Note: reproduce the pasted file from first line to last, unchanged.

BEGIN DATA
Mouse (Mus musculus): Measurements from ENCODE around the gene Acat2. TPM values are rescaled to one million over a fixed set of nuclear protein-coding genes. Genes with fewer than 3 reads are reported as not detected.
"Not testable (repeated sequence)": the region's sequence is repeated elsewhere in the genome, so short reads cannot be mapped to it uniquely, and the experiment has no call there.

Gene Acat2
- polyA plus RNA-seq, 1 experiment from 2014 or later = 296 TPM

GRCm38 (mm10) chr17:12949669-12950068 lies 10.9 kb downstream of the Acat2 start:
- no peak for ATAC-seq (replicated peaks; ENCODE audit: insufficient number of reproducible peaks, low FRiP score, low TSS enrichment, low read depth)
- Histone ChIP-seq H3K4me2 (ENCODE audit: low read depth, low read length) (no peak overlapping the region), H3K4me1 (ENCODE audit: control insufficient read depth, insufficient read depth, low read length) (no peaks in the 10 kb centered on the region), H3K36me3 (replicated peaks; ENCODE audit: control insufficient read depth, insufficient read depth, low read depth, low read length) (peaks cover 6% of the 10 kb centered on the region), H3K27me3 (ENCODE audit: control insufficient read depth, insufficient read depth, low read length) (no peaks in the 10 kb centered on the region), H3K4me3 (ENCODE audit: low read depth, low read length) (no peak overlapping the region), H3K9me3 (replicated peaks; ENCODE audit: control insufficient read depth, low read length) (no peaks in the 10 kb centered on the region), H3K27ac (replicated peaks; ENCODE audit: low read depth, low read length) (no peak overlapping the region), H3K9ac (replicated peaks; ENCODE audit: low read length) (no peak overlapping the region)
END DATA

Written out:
Mouse (Mus musculus): Measurements from ENCODE around the gene Acat2. TPM values are rescaled to one million over a fixed set of nuclear protein-coding genes. Genes with fewer than 3 reads are reported as not detected.
"Not testable (repeated sequence)": the region's sequence is repeated elsewhere in the genome, so short reads cannot be mapped to it uniquely, and the experiment has no call there.

Gene Acat2
- polyA plus RNA-seq, 1 experiment from 2014 or later = 296 TPM

GRCm38 (mm10) chr17:12949669-12950068 lies 10.9 kb downstream of the Acat2 start:
- no peak for ATAC-seq (replicated peaks; ENCODE audit: insufficient number of reproducible peaks, low FRiP score, low TSS enrichment, low read depth)
- Histone ChIP-seq H3K4me2 (ENCODE audit: low read depth, low read length) (no peak overlapping the region), H3K4me1 (ENCODE audit: control insufficient read depth, insufficient read depth, low read length) (no peaks in the 10 kb centered on the region), H3K36me3 (replicated peaks; ENCODE audit: control insufficient read depth, insufficient read depth, low read depth, low read length) (peaks cover 6% of the 10 kb centered on the region), H3K27me3 (ENCODE audit: control insufficient read depth, insufficient read depth, low read length) (no peaks in the 10 kb centered on the region), H3K4me3 (ENCODE audit: low read depth, low read length) (no peak overlapping the region), H3K9me3 (replicated peaks; ENCODE audit: control insufficient read depth, low read length) (no peaks in the 10 kb centered on the region), H3K27ac (replicated peaks; ENCODE audit: low read depth, low read length) (no peak overlapping the region), H3K9ac (replicated peaks; ENCODE audit: low read length) (no peak overlapping the region)